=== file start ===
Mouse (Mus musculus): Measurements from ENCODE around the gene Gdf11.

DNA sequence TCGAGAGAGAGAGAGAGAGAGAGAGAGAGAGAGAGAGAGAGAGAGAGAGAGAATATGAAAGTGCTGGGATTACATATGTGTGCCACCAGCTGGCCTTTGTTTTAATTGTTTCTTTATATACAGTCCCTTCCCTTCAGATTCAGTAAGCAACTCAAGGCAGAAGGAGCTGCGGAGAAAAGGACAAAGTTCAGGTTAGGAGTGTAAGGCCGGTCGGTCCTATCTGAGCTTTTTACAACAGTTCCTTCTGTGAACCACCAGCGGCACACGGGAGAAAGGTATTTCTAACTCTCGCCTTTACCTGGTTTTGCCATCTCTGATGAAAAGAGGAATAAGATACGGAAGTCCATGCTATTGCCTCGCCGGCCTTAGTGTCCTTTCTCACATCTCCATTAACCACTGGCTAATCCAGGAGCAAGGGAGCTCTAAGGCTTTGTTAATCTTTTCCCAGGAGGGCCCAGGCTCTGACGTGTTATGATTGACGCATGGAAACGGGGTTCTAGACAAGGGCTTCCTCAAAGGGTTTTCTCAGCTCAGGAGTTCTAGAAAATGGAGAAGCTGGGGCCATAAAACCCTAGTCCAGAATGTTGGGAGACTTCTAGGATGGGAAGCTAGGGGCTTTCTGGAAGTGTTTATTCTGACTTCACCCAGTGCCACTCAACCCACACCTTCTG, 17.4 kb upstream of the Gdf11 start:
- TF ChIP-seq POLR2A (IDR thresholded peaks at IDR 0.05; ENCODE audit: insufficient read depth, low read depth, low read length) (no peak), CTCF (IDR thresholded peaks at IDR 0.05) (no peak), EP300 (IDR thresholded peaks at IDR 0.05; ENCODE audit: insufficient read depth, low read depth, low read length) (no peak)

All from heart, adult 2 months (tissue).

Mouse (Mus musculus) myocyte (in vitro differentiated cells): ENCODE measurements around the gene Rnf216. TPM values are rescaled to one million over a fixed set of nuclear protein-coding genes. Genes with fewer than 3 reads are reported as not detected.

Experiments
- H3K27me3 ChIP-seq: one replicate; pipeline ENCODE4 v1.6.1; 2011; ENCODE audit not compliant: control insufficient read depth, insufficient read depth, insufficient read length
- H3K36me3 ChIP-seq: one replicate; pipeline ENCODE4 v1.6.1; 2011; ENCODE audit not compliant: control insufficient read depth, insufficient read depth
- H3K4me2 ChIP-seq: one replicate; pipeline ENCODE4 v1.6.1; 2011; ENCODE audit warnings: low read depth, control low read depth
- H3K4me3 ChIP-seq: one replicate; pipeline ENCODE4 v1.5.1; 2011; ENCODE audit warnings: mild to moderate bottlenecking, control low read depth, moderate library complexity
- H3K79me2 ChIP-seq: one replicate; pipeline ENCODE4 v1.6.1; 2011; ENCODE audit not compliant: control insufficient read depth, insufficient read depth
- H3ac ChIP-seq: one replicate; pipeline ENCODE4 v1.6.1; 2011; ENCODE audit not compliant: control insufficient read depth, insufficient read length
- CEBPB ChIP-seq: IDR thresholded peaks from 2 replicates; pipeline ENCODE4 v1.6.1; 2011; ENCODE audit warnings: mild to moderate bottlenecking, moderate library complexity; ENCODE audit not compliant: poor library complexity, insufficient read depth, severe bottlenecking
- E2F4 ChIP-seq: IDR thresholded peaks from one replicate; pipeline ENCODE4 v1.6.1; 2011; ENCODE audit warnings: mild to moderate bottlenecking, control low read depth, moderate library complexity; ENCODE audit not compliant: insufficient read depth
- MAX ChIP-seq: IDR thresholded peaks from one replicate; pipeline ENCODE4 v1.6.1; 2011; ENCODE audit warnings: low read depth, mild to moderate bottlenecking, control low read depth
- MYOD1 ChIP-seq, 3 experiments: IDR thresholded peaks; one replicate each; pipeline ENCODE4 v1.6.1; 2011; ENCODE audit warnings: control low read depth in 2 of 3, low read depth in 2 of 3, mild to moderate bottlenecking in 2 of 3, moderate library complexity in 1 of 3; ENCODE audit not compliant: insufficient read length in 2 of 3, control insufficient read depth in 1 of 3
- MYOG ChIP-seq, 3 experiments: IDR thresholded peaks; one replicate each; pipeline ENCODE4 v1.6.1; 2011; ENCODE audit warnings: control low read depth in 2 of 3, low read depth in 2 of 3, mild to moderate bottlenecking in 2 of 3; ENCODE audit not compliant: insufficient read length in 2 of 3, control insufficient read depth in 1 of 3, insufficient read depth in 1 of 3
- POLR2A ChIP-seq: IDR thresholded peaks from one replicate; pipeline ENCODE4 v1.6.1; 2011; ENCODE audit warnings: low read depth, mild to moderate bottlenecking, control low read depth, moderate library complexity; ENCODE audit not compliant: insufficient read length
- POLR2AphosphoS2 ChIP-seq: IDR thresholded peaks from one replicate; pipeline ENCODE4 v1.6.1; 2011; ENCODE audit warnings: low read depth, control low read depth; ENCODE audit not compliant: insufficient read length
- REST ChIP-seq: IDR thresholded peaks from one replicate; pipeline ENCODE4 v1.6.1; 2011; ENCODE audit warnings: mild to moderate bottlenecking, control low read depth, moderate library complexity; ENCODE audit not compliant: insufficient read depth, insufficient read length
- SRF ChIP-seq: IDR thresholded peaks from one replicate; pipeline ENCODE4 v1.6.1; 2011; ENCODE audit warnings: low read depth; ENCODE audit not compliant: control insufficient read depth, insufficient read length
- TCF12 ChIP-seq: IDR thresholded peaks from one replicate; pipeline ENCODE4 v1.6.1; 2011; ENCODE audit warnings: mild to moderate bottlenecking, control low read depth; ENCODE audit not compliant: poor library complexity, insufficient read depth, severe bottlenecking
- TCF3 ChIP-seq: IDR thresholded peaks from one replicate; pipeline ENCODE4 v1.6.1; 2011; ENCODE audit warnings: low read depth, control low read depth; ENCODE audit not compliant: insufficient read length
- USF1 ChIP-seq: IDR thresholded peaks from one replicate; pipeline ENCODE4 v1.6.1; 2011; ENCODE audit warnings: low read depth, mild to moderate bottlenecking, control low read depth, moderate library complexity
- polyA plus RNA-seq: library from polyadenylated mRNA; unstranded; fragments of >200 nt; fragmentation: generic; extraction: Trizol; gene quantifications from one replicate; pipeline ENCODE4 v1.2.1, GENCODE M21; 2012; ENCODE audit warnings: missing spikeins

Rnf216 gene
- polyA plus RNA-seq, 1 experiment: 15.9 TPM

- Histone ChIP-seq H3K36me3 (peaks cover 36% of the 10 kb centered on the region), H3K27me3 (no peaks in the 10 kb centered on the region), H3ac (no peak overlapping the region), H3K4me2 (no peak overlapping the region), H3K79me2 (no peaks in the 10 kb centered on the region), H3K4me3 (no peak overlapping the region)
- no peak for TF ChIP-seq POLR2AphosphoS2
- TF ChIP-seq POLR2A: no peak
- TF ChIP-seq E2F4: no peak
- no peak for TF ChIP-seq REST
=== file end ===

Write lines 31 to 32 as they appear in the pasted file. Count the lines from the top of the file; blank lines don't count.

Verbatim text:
- TF ChIP-seq E2F4: no peak
- no peak for TF ChIP-seq REST